The World's Healthiest Foods

Are sweet potatoes just orange-colored regular potatoes?

Introduction

Sweet potatoes are actually a completely different vegetable than regular potatoes. They are not even in the same botanical family. While each is an important vegetable, deserving of a place in a healthy diet, these two foods feature different tastes and unique nutritional benefits. Sweet potatoes are considered an 'anti-diabetic food', offering a host of nutrients and an impressive array of antioxidants. They taste delicious, are easy to prepare and can be used in a variety of dishes, even in some that call for white potatoes.

Sweet potatoes are not "potatoes"

While there are over 100 varieties of edible potatoes that range in size, shape, color, starch content and flavor, the sweet potato is not one of them. These two root vegetables are in fact from two completely different families. The potato's scientific name, Solanum tuberosum reflects that it belongs to the Solanaceae family whose other members include tomatoes, eggplants, peppers, and tomatillos.

The sweet potato, on the other hand, belongs to the Convolvulaceae plant family and is known by the scientific name of Ipomoea batatas. The well-known flower called "Morning Glory" belongs to the same botanical family as the sweet potato.

Sweet potato history

Although sweet potatoes were introduced into U.S. supermarkets relatively recently in comparison to other staple foods, they are by no means new to the global grocery. Cultivation of sweet potatoes dates back about 4,500 years to farming practices in Central and South America. Even Christopher Columbus recognized their uniqueness, and he brought them back to Spain following his first voyage to North American in 1492.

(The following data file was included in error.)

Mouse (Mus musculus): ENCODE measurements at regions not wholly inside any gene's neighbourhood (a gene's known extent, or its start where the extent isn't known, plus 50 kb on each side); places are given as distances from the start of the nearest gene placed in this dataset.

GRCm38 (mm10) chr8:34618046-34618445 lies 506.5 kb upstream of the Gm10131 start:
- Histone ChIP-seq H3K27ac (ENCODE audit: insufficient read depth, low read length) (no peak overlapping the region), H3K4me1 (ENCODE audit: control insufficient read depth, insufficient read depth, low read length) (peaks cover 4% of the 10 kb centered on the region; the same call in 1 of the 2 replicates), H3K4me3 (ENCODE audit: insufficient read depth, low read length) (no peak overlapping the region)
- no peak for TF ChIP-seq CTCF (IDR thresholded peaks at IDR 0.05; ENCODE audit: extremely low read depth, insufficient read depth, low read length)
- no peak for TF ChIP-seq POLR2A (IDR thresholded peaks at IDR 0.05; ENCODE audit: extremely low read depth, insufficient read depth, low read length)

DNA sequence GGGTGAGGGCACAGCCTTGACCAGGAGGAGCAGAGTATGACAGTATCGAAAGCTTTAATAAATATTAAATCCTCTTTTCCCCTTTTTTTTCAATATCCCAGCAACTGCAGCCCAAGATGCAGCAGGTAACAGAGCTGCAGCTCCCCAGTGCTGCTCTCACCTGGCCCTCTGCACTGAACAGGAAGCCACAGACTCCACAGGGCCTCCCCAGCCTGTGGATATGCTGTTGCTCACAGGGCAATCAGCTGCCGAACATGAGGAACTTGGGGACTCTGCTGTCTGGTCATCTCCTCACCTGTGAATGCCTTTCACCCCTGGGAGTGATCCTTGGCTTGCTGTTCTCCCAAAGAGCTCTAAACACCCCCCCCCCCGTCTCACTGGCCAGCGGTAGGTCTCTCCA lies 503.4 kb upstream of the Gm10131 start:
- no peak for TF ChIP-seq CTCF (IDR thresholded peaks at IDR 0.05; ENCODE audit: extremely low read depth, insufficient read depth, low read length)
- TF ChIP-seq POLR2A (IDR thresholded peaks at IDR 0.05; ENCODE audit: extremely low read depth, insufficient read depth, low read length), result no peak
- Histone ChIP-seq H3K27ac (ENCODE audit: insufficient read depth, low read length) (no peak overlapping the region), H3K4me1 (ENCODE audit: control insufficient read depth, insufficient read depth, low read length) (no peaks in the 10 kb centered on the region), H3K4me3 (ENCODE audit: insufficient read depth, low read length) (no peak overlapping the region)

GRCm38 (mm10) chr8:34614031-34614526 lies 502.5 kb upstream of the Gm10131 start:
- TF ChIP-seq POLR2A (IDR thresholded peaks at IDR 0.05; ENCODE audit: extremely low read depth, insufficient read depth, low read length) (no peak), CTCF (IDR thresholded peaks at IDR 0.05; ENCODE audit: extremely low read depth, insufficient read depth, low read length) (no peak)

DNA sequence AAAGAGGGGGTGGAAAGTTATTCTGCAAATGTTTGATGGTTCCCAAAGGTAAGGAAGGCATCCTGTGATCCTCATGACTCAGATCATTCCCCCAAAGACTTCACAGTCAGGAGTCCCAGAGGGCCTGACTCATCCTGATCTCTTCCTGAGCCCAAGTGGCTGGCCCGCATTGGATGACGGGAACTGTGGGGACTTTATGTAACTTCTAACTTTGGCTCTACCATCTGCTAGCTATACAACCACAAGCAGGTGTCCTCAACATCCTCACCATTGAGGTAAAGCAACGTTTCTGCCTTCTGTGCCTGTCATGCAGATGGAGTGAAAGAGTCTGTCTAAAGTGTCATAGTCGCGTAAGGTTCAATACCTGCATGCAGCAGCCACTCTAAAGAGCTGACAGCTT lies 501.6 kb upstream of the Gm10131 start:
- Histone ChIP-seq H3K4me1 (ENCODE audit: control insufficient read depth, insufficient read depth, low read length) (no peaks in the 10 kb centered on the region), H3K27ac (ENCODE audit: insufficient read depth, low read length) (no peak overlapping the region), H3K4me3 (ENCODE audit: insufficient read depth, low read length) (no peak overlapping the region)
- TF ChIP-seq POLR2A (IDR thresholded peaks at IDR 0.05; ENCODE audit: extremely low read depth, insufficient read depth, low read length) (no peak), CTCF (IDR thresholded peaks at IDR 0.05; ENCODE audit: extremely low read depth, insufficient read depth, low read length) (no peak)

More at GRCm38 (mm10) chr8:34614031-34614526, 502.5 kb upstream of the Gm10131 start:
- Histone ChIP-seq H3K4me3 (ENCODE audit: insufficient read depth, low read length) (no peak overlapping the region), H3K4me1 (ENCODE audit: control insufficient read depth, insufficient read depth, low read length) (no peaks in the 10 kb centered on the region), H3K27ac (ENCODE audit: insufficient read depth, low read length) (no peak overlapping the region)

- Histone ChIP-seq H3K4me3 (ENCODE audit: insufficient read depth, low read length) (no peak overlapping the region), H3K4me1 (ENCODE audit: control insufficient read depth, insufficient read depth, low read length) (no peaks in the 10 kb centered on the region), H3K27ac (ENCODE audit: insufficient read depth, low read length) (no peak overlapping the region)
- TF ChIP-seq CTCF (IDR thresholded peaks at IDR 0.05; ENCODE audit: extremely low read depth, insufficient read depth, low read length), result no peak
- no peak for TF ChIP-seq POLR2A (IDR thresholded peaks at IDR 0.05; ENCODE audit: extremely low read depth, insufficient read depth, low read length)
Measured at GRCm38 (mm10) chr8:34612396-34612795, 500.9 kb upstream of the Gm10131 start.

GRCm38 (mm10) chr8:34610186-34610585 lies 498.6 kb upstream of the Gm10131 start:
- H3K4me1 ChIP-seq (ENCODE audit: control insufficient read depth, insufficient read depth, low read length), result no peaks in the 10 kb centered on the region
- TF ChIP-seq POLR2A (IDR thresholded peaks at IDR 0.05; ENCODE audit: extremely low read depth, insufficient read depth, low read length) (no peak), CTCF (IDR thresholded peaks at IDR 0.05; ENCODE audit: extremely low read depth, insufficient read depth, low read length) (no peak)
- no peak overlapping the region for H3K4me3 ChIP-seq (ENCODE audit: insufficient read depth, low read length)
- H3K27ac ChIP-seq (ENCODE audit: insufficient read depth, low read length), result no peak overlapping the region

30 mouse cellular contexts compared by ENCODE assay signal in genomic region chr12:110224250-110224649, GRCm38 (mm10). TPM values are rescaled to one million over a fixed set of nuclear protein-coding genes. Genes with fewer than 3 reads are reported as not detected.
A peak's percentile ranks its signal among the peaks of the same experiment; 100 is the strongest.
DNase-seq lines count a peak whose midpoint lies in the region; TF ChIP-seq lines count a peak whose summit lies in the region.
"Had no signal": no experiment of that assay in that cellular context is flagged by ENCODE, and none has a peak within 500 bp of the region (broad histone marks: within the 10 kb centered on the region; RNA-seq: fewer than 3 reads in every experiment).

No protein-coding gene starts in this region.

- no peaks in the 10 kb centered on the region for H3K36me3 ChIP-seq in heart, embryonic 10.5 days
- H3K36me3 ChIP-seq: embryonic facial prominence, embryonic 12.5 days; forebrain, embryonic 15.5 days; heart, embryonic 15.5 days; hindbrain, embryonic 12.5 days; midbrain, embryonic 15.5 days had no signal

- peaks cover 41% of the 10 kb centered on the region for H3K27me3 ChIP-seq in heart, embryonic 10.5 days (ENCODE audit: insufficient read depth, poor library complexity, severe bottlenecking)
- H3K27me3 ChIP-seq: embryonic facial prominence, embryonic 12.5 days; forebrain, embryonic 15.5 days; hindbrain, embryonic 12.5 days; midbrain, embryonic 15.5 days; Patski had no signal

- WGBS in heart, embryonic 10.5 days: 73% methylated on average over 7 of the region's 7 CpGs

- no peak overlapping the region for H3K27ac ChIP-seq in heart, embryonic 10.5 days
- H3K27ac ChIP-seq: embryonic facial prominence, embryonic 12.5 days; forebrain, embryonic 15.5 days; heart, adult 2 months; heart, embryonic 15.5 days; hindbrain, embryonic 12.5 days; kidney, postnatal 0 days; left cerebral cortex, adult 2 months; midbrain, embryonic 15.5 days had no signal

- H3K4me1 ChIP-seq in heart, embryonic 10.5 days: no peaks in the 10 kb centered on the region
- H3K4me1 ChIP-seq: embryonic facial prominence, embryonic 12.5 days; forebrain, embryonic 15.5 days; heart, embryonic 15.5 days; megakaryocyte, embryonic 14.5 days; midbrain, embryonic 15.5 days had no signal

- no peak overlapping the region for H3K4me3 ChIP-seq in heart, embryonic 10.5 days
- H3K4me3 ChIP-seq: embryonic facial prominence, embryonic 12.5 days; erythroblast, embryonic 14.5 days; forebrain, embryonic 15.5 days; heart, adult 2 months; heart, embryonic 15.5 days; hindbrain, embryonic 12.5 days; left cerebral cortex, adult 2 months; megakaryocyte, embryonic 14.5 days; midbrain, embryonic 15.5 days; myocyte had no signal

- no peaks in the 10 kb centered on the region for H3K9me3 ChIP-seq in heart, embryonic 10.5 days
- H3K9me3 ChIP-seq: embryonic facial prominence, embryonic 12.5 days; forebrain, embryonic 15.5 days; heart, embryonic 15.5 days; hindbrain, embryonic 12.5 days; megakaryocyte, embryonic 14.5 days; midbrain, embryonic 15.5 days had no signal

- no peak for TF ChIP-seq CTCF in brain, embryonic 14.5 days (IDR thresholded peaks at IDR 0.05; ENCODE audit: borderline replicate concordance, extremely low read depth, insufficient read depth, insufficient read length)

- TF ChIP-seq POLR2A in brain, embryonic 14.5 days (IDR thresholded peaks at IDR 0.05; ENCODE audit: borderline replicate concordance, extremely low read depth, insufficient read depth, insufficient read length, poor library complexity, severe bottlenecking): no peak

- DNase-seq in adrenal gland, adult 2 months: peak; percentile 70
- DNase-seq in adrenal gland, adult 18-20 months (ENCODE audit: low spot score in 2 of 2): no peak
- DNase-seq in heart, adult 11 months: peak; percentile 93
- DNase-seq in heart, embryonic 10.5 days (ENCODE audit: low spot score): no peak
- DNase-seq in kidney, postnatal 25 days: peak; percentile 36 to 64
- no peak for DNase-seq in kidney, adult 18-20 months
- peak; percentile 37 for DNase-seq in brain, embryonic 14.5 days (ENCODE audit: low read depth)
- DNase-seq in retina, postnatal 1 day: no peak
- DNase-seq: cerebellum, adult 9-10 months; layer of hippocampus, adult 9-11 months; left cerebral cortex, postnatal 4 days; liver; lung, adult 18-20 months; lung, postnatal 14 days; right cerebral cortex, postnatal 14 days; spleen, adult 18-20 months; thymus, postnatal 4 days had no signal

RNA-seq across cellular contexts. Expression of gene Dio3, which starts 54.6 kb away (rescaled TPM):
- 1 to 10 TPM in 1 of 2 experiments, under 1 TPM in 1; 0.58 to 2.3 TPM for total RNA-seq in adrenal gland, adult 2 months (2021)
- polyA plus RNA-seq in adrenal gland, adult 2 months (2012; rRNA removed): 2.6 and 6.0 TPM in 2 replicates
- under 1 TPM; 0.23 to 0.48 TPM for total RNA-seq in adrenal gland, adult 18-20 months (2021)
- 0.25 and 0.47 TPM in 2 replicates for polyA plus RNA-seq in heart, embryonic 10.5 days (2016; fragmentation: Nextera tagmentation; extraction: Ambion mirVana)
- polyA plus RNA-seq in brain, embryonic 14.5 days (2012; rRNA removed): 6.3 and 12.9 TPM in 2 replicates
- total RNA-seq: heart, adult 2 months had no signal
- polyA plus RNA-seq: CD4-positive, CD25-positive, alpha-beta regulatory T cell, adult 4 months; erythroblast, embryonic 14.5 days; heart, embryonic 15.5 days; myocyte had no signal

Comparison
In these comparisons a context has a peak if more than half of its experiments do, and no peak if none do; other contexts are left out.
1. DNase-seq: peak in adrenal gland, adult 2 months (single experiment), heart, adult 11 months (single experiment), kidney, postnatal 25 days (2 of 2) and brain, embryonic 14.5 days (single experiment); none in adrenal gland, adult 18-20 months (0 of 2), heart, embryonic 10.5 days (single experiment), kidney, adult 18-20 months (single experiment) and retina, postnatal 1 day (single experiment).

Sweet potato basics

Sweet potatoes have a starchy and sweet taste with different varieties having their own unique flavor profiles. They are oftentimes grouped into two categories depending upon texture since some are firm, dry and mealy when cooked while others are soft and moist.

The most well-known of the sweet potatoes is probably the vegetable that most people refer to as a "yam". This moist-fleshed, orange-colored sweet potato which was introduced in the mid-20th century was given the name 'yam' in order to distinguish it from the white-fleshed sweet potato to which most people were accustomed. Unfortunately, this has served to render some confusion as many people mix up the true yam - root vegetable from Dioscoreaea genus - with this orange colored sweet potato.

The sweetness of sweet potatoes

The "sweet" part of the sweet potato is fascinating from a health perspective. Without a doubt, cooked sweet potatoes taste sweeter than cooked "white" potatoes. Usually when one food tastes sweeter than another, it's because it contains more sugar, which also gives it the potential to make our blood sugar less stable. With sweet versus regular potatoes, it's exactly the opposite. Sweet potatoes, despite their sweetness, appear to act almost like an "anti-diabetic" food in some respects, and do not appear to place our blood sugar at risk as much as their more common counterpart.

This "blood sugar friendly" character of sweet potato seems related to two aspects of its composition. First, sweet potatoes are about twice as high in dietary fiber as ordinary Russet Burbank white baking potatoes, and this doubled fiber slows down digestion and the release of sugar. Second, sweet potato has actually been examined in the lab for its specific "antidiabetic" effects. In an animal study, sweet potato has been shown to be comparable to a prescription drug in enhancing the effectiveness of insulin under certain circumstances.

Vitamins and minerals in sweet potato vs regular potato

Sweet potatoes and regular potatoes share some nutritional similarities, yet also share a host of unique features. Like potatoes, sweet potatoes are a very good source of vitamin C, and a good source of copper, fiber, vitamin B6, and potassium. While potatoes are a good source of manganese, sweet potatoes are a very good source of this trace mineral and a good source of iron. See Table 1 for a review of the nutrients in which sweet potato is concentrated.